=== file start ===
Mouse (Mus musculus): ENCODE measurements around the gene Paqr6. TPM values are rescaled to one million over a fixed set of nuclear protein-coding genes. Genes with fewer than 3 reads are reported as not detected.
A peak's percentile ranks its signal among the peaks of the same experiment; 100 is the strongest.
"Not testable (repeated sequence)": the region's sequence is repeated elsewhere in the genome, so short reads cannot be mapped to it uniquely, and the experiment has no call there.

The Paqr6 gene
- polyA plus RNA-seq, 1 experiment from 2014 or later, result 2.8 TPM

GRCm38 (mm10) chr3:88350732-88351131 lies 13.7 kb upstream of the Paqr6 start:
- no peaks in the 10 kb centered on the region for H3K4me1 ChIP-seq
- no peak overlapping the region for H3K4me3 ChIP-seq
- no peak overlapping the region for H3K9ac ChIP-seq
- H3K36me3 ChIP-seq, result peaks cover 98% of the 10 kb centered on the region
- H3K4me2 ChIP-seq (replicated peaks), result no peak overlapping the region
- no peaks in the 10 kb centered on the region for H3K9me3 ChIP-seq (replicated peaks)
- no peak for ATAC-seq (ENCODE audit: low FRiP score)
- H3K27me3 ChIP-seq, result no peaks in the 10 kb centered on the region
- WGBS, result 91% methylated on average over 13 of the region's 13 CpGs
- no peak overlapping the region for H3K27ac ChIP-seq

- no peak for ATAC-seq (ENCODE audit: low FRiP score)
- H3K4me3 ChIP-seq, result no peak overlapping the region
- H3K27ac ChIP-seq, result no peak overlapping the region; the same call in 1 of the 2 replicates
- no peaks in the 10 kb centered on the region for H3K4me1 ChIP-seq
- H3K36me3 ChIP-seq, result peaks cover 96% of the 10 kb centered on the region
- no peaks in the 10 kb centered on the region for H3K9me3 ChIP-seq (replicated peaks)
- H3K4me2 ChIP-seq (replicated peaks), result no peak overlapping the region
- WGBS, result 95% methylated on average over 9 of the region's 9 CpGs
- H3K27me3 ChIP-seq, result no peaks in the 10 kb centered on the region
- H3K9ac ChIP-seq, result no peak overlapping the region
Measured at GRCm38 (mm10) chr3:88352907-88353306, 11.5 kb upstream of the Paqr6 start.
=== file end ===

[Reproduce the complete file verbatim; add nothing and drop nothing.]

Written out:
Mouse (Mus musculus): ENCODE measurements around the gene Paqr6. TPM values are rescaled to one million over a fixed set of nuclear protein-coding genes. Genes with fewer than 3 reads are reported as not detected.
A peak's percentile ranks its signal among the peaks of the same experiment; 100 is the strongest.
"Not testable (repeated sequence)": the region's sequence is repeated elsewhere in the genome, so short reads cannot be mapped to it uniquely, and the experiment has no call there.

The Paqr6 gene
- polyA plus RNA-seq, 1 experiment from 2014 or later, result 2.8 TPM

GRCm38 (mm10) chr3:88350732-88351131 lies 13.7 kb upstream of the Paqr6 start:
- no peaks in the 10 kb centered on the region for H3K4me1 ChIP-seq
- no peak overlapping the region for H3K4me3 ChIP-seq
- no peak overlapping the region for H3K9ac ChIP-seq
- H3K36me3 ChIP-seq, result peaks cover 98% of the 10 kb centered on the region
- H3K4me2 ChIP-seq (replicated peaks), result no peak overlapping the region
- no peaks in the 10 kb centered on the region for H3K9me3 ChIP-seq (replicated peaks)
- no peak for ATAC-seq (ENCODE audit: low FRiP score)
- H3K27me3 ChIP-seq, result no peaks in the 10 kb centered on the region
- WGBS, result 91% methylated on average over 13 of the region's 13 CpGs
- no peak overlapping the region for H3K27ac ChIP-seq

- no peak for ATAC-seq (ENCODE audit: low FRiP score)
- H3K4me3 ChIP-seq, result no peak overlapping the region
- H3K27ac ChIP-seq, result no peak overlapping the region; the same call in 1 of the 2 replicates
- no peaks in the 10 kb centered on the region for H3K4me1 ChIP-seq
- H3K36me3 ChIP-seq, result peaks cover 96% of the 10 kb centered on the region
- no peaks in the 10 kb centered on the region for H3K9me3 ChIP-seq (replicated peaks)
- H3K4me2 ChIP-seq (replicated peaks), result no peak overlapping the region
- WGBS, result 95% methylated on average over 9 of the region's 9 CpGs
- H3K27me3 ChIP-seq, result no peaks in the 10 kb centered on the region
- H3K9ac ChIP-seq, result no peak overlapping the region
Measured at GRCm38 (mm10) chr3:88352907-88353306, 11.5 kb upstream of the Paqr6 start.